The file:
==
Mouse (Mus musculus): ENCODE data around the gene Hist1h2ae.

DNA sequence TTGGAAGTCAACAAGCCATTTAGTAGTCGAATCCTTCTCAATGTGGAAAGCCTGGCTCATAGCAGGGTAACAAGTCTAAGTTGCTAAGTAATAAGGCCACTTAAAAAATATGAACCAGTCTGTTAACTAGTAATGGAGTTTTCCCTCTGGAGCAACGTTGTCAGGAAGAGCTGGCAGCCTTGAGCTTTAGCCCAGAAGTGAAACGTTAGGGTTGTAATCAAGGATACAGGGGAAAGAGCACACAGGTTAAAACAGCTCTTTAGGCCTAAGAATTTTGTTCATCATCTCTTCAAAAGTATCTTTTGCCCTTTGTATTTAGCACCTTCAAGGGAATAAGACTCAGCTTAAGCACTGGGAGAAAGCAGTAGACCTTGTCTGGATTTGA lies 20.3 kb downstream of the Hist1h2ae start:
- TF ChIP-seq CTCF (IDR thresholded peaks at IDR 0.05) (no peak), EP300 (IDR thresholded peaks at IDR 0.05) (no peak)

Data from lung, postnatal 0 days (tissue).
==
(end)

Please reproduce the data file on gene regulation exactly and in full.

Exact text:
Mouse (Mus musculus): ENCODE data around the gene Hist1h2ae.

DNA sequence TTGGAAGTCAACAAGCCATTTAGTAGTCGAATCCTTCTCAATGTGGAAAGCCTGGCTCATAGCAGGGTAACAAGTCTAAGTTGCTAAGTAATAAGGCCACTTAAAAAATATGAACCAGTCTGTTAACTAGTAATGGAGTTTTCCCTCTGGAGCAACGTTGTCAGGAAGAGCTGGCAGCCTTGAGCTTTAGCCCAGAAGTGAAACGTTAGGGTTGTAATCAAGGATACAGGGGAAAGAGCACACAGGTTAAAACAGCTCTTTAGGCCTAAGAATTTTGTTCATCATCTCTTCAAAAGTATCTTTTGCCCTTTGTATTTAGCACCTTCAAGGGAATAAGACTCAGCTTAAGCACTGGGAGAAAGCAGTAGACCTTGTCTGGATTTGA lies 20.3 kb downstream of the Hist1h2ae start:
- TF ChIP-seq CTCF (IDR thresholded peaks at IDR 0.05) (no peak), EP300 (IDR thresholded peaks at IDR 0.05) (no peak)

Data from lung, postnatal 0 days (tissue).